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San Joaquin County’s diversity challenge

San Joaquin County’s diversity challenge
August 04
15:49 2022

Vidya Sethuraman
India Post News Service

San Joaquin ranks 31 among the state’s 58 counties for adults who have completed the primary COVID vaccines and is struggling to raise booster and vaccine rates for younger kids. The county has drawn on an innovative mix of programs to reach an increasingly diverse mix of rural migrants, recently settled refugees, low-income and unhoused people. Speakers at the EMS briefing on July 28 included public health officials and community organizers who have worked on the frontlines of the pandemic since its start.

Dr. Maggie Park, Director of public health for San Joaquin County San Joaquin said the case rate remains high at 35 per 100,000 residents. According to public health officials and community organizations, the county has had to launch an innovative mix of programs to reach an increasingly diverse mix of rural migrants, newly arrived refugees, low-income and homeless people. He stated that in the last 30-days they have had an increase in hospitalizations due to the BA.5 subvariant of Omicron. We only have 65.6% of people fully vaccinated with two doses in San Joaquin County, and if we take into account that six-month-olds can already be vaccinated, that puts the numbers down to 61.8%. vaccination rate.  He said the biggest challenge in vaccinating people has been trying to overcome misinformation with all kinds of stories.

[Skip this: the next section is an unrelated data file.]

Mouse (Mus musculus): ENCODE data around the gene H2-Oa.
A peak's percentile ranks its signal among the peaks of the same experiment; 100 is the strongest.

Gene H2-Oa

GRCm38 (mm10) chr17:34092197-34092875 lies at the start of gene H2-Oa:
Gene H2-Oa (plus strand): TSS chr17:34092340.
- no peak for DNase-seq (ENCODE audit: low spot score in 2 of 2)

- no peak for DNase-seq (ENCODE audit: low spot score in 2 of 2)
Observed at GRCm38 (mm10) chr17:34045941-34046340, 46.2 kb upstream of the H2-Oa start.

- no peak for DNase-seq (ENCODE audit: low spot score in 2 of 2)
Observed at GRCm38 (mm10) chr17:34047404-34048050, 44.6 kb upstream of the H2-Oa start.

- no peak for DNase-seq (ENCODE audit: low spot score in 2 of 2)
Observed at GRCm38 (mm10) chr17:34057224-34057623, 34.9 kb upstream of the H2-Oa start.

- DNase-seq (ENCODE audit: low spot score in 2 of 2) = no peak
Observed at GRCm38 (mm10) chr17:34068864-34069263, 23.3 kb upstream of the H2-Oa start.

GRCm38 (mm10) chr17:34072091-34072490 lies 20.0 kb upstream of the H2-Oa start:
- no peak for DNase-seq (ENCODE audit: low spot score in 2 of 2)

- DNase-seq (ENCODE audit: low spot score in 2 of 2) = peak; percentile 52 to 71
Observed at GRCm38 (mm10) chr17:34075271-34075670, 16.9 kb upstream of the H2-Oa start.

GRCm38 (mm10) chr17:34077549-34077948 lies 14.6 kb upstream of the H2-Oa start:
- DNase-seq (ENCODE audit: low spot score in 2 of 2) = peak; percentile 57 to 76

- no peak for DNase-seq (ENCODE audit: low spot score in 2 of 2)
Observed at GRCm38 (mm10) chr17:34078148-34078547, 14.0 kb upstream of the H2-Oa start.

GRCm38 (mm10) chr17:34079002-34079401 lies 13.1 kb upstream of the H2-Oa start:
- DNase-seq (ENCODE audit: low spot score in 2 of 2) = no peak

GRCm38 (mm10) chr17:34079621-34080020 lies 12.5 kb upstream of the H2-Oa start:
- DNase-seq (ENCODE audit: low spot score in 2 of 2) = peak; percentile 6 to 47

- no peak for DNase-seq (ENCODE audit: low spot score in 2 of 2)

JosĂ© RodrĂ­guez, president of the community-based organization El Concilio in Kern County, said that when COVID hit, they worried because they knew the Latino community would be disproportionately affected because they are essential workers and have limited access to healthcare. We formed a committee of community partners to make sure access to healthcare was available and bring covid tests to their workplaces or meeting places instead of waiting for them to go to health clinics; and we did the same with vaccines. There is a probability of another outbreak, and we are seeing fewer and fewer campaigns to encourage people to get vaccinated, but we are also concerned that we will return to what we call normality without addressing the inequalities exposed in the pandemic. 

Kevin Sunga, Director of health for the organization Little Manila Rising, said they serve 82,000 people, mostly Latinos, Filipinos, African-Americans and Cambodians. A lot of our people, predominantly the elderly population who don’t have smartphones, had trouble navigating and accessing information online.

HengSothea Ung, Director of programs for the Apsara organization, which serves Cambodian refugees, said most come from agricultural backgrounds, are low-income and rely on public benefits from the government. “Many of them do not even write in their own language. They are secretive and most have mental health issues due to their experience as refugees, having been through torture, starvation, family separation and mistrust.” So he pointed out that when the pandemic hit, it took them a long time to raise awareness and educate them.



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